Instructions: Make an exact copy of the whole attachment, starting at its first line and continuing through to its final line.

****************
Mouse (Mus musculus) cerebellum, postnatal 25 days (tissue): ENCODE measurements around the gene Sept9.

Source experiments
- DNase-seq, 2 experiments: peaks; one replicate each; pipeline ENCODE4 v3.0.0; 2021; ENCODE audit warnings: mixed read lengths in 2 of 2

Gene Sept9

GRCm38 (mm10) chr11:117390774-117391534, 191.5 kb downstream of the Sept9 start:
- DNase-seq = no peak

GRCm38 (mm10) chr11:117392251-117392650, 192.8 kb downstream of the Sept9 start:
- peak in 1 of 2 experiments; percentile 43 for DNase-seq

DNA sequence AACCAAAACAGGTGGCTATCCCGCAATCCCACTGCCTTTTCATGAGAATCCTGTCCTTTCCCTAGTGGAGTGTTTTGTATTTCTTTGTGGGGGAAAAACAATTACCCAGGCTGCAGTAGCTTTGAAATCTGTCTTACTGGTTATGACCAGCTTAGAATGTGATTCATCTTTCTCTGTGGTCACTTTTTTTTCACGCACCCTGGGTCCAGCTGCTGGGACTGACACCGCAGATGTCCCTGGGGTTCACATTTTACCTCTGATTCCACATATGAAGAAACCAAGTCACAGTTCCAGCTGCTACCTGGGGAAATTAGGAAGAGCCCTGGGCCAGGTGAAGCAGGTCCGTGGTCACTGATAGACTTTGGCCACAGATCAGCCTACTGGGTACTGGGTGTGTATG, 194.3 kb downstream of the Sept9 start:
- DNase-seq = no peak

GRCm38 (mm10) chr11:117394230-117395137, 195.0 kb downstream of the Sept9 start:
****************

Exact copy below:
Mouse (Mus musculus) cerebellum, postnatal 25 days (tissue): ENCODE measurements around the gene Sept9.

Source experiments
- DNase-seq, 2 experiments: peaks; one replicate each; pipeline ENCODE4 v3.0.0; 2021; ENCODE audit warnings: mixed read lengths in 2 of 2

Gene Sept9

GRCm38 (mm10) chr11:117390774-117391534, 191.5 kb downstream of the Sept9 start:
- DNase-seq = no peak

GRCm38 (mm10) chr11:117392251-117392650, 192.8 kb downstream of the Sept9 start:
- peak in 1 of 2 experiments; percentile 43 for DNase-seq

DNA sequence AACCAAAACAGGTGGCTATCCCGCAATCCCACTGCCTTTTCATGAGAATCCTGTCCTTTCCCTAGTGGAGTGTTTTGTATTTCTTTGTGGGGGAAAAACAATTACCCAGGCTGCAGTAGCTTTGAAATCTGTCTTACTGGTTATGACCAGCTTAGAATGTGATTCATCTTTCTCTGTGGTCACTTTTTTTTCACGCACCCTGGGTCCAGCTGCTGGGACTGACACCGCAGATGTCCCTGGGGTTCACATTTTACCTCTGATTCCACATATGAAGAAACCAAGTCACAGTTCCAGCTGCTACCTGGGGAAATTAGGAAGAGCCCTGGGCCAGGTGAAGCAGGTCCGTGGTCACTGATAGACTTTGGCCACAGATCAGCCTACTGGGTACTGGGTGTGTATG, 194.3 kb downstream of the Sept9 start:
- DNase-seq = no peak

GRCm38 (mm10) chr11:117394230-117395137, 195.0 kb downstream of the Sept9 start: